On January 26, 2009, Inside Higher Ed published an article with the following headline: "Israel Boycott Movement Comes to US." The article plays out the debate between proponents of an academic, cultural and economic boycott of Israel, such as Teachers Against Occupation member David Lloyd, and opponents who position themselves as the upholders of academic freedom, such as Columbia University president Lee Bollinger. The defenders of academic freedom in this case, clearly position themselves as defenders of Israel, but they show little interest or concern for the academic freedoms of Palestinians. As the article notes, in 2007 almost 300 presidents of US universities signed a statement written by Bollinger opposing the British academic boycott of Israel, but as a group they have done nothing to protest Israel's violations of academic freedoms in the occupied territories, or its destruction of Palestinian educational institutions during the recent assault on Gaza.
While the political terrain in the US still favors Israel, the academic and cultural boycott is certainly gaining some ground. The growth of the campaign is partly evident by the widely circulating calls to university professors and students to join the Palestinian Campaign for the Academic and Cultural Boycott Israel (PACBI) and the January 2009 launching of the US Campaign for the Academic and Cultural Boycott of Israel (USACBI). The response to the PACBI calls for support has been quite significant internationally receiving endorsements from Quebec to South Africa. In the US, responses have taken a number of different forms. For example, student activists at the University of Michigan have called with marginal success on the Michigan Student Assembly to support a boycott of Israel.
Ad hoc groups of academics and intellectuals are circulating and publishing petitions that clearly call for a boycott. For instance, Steven Salaita, a professor at Virginia Tech, has published an important statement calling for an academic boycott of Israel in Dissident Voice and in The Progressive that includes the signatures of over 50 international intellectuals, including the Black American author Amiri Baraka, the South African writer Breyten Breytenbach and the Egyptian writer Ahdaf Soueif.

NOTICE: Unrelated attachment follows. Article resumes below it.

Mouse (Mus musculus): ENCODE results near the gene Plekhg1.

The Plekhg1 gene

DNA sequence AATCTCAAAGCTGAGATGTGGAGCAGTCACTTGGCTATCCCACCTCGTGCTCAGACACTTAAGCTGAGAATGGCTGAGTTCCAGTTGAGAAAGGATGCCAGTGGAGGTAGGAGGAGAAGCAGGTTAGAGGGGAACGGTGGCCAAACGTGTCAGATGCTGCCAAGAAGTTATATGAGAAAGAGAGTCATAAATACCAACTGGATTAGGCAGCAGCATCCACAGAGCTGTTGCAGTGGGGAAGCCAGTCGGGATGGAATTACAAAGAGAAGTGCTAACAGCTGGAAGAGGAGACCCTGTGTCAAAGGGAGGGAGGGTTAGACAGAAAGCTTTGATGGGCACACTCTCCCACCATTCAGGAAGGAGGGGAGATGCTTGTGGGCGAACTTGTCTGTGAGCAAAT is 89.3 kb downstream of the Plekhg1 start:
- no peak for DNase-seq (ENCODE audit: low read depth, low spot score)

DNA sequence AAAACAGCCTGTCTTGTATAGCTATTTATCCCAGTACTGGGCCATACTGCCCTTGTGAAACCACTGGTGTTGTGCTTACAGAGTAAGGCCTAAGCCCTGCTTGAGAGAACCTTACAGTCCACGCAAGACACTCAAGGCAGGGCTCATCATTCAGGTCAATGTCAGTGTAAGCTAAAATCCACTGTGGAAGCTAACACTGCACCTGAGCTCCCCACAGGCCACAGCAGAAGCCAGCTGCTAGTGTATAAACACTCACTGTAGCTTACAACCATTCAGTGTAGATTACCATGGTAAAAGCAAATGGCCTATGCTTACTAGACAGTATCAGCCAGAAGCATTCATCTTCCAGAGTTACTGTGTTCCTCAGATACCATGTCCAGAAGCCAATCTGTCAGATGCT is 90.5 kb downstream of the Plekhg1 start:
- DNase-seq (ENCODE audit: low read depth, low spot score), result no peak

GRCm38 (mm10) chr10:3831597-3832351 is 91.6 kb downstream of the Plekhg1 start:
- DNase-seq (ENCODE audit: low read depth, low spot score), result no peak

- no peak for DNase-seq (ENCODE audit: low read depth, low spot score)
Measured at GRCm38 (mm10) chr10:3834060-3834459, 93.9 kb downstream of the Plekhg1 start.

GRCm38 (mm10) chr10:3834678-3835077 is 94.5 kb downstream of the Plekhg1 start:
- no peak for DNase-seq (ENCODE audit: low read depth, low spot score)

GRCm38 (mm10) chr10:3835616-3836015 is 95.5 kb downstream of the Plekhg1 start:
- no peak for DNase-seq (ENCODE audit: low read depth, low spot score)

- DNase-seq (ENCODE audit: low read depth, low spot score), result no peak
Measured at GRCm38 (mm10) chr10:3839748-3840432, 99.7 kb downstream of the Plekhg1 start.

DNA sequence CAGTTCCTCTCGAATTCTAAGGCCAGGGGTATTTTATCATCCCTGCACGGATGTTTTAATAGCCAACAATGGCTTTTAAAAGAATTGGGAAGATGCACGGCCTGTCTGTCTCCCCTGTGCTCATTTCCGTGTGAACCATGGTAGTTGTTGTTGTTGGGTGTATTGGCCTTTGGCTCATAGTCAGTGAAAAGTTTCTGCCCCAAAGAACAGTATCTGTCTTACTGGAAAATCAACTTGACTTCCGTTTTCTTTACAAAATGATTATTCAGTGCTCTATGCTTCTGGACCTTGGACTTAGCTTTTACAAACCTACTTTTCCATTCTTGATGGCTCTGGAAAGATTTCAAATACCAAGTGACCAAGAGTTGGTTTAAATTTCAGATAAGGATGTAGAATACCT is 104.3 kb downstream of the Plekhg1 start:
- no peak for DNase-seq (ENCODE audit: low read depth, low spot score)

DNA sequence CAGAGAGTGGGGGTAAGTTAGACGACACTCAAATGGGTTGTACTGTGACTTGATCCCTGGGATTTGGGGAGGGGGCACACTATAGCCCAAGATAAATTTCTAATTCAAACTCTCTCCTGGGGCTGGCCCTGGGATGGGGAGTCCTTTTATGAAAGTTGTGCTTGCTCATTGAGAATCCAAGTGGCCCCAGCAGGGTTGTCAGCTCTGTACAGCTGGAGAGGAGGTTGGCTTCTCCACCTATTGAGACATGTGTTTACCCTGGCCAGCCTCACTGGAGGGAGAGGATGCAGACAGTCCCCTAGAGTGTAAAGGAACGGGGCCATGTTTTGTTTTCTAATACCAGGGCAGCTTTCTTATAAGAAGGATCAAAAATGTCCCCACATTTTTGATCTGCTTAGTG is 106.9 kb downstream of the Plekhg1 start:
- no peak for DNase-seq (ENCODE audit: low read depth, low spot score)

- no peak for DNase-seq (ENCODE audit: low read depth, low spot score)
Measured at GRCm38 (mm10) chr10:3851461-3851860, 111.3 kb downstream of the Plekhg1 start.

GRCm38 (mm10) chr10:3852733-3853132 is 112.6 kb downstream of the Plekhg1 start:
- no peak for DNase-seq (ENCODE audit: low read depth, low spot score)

This statement and similar petitions identify Israel as a rogue state, comparable to apartheid era South Africa, that must be made to respect international law and grant Palestinians their rights; the boycott campaign is a non-violent means of applying pressure on Israel. Even if the majority of universities do not embrace the boycott in the short term, the long term boycott campaign and the debate that it generates provides a crucial opportunity to link action in the US with Palestinian grassroots initiatives and also to expose Israel's human rights violations.
Postscript: opponents of the boycott of Israel claim that Israel is being singled out while many other countries around the world, including the US, commit far worse human rights abuses. But the truth is that the boycott campaign seeks to hold Israel to the same standards as other countries. The boycott movement calls on the international community to make Israel accountable for its treatment of Palestinians, and not to give it a pass when the Israeli army kills 1300 Palestinians in 3 weeks, establishes an 18 month blockade of Gaza, imprisons 1000s of Palestinians, and disrupts in the most humiliating ways the quotidian lives of the residents of Gaza and the West Bank. (See also Raphael Ahren, "US Professors Call for Academic Boycott of Israel," Haaretz Jan 29, 2009)